A high-ranking Ministry of Finance and Development Planning official and five members of the ministerial tender committee (MTC) will soon be explaining to the Directorate on Corruption and Economic Crime investigators how a multi-million pula tender was won by a company that should have been disqualified from the get-go.
Concluding his judgement in a matter in which he found procurement law to have been seriously contravened, Justice Dr. Zein Kebonang directed the Directorate on Corruption and Economic Crime (DCEC) to investigate Jacob Momene, MFDP’s Deputy Permanent Secretary (Corporate Services) and five members of the MTC being Leungo Mhaladi, Sebetso Tlhabuse, Julia Abram, Felicity Bogacu and Eric Johane.
The tender is in respect of office accommodation for the Accountant General, an MFDP department, and features two companies: Zambezi Motors and Varsha Enterprise. While it ended up being recommended as the preferred bidder, Zambezi offered office space priced at an “above-market rate” and that didn’t meet other tender requirements. Additionally, the buildings had numerous defects that were uncovered by a fit-for-purpose inspection. Conversely, while it ended up losing the tender, Varsha met all the tender requirements. In addition to office space measuring between 9000 and 11 000 square metres, the invitation to tender (ITT) called for “about 400” parking bays. Varsha offered close to 400 bays while Zambezi could only provide “about 300.” What emerged during the hearing a fortnight ago was that Bogacu gave Zambezi a score of 40 on parking space and Varsha 32. Abram scored the companies 35-30 in favour of Zambezi. The latter company ended up being recommended as the preferred bidder and Momene wrote it a letter proposing that it should reconfigure its bid.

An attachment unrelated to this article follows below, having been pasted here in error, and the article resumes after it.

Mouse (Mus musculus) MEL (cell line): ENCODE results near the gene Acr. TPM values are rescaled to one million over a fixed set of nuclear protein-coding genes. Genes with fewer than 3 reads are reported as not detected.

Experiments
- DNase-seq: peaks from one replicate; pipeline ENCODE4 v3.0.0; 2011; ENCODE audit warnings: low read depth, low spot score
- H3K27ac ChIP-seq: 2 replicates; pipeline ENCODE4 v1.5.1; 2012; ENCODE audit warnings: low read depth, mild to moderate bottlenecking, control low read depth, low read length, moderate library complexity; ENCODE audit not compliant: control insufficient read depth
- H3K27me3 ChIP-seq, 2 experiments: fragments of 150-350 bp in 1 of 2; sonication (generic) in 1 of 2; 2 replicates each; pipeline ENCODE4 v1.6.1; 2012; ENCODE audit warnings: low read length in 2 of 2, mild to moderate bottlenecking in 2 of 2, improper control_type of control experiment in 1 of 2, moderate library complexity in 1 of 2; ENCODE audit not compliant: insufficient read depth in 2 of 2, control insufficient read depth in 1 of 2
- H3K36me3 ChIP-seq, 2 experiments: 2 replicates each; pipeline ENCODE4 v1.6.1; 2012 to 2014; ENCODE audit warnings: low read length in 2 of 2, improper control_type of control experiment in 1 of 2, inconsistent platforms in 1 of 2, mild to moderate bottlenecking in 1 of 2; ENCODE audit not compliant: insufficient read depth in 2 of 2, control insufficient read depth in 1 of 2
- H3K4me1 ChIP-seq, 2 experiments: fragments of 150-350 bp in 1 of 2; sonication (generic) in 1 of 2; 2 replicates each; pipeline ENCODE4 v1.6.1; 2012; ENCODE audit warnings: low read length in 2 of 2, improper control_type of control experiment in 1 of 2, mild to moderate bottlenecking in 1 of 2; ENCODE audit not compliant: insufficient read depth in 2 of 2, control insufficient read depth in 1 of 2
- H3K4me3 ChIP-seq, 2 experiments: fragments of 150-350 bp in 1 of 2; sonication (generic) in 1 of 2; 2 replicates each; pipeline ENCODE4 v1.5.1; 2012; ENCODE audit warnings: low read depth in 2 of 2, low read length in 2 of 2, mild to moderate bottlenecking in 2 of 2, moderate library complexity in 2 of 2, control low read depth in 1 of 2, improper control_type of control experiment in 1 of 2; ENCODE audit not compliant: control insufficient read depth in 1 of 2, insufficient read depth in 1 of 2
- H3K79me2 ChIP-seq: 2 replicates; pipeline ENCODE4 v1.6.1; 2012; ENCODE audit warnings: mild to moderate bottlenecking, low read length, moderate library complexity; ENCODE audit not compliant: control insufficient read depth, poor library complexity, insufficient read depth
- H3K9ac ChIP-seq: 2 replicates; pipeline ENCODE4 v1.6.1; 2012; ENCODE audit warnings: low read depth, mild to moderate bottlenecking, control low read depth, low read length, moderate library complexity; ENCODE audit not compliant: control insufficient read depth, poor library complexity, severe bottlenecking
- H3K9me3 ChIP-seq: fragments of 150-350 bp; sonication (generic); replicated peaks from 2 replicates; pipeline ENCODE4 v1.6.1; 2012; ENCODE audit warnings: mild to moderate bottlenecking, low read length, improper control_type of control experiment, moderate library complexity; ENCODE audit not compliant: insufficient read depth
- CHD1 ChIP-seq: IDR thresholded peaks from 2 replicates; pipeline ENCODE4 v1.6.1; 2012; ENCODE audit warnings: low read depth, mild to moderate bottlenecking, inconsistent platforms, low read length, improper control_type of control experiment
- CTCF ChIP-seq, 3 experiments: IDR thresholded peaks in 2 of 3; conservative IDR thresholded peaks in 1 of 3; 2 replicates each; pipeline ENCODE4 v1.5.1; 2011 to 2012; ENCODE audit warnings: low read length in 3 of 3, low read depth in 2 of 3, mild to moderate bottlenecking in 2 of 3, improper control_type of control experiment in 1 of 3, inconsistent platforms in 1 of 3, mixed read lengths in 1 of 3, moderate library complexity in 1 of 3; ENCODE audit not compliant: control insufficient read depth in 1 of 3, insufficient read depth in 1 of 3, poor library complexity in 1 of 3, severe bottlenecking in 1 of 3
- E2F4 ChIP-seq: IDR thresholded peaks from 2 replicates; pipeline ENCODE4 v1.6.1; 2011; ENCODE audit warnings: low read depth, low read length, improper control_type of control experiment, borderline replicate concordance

In a section of the judgement sub-titled “Potential Acts of Corruption”, Justice Kebonang says that Momene “seemed to have more than a casual interest” in the tender. To be clear, the Public Procurement and Asset Disposal Act provides for communication between the procuring entity (MFDP in this case) and a bidder but only when there is some “ambiguity” that needs to be cleared up. Describing this action as “distortion and manipulation of the process” because there was no ambiguity, the judge found that while it was written under the guise of seeking clarity, Momene’s letter was in effect, negotiating material terms of the tender. The Act expressly forbids negotiation of such terms after the tender had closed. To back up his point about bias in favour of Zambezi, Kebonang said that no clarification was sought from Varsha.
For those who attended the hearing two weeks ago, this ruling will not come as a surprise. Then the justice asked the two South African advocates in the matter (John Peter for Varsha and Schalk Burger for PPADB) about the propriety of referring the matter to the DCEC. Earlier he (Kebonang) had bluntly stated that the case “smelled of corruption” and repeatedly questioned Momene’s actions. While Peter said that it was within the judge’s remit to make such referral, Burger maintained that such action would be improper because there was no application for such referral in the first place. Ultimately, it was Peter’s argument that carried the day.
Typically the DCEC initiates its own investigations but this is a rare case in which the High Court is directing it to shine a light on murky corners of a suspect tender.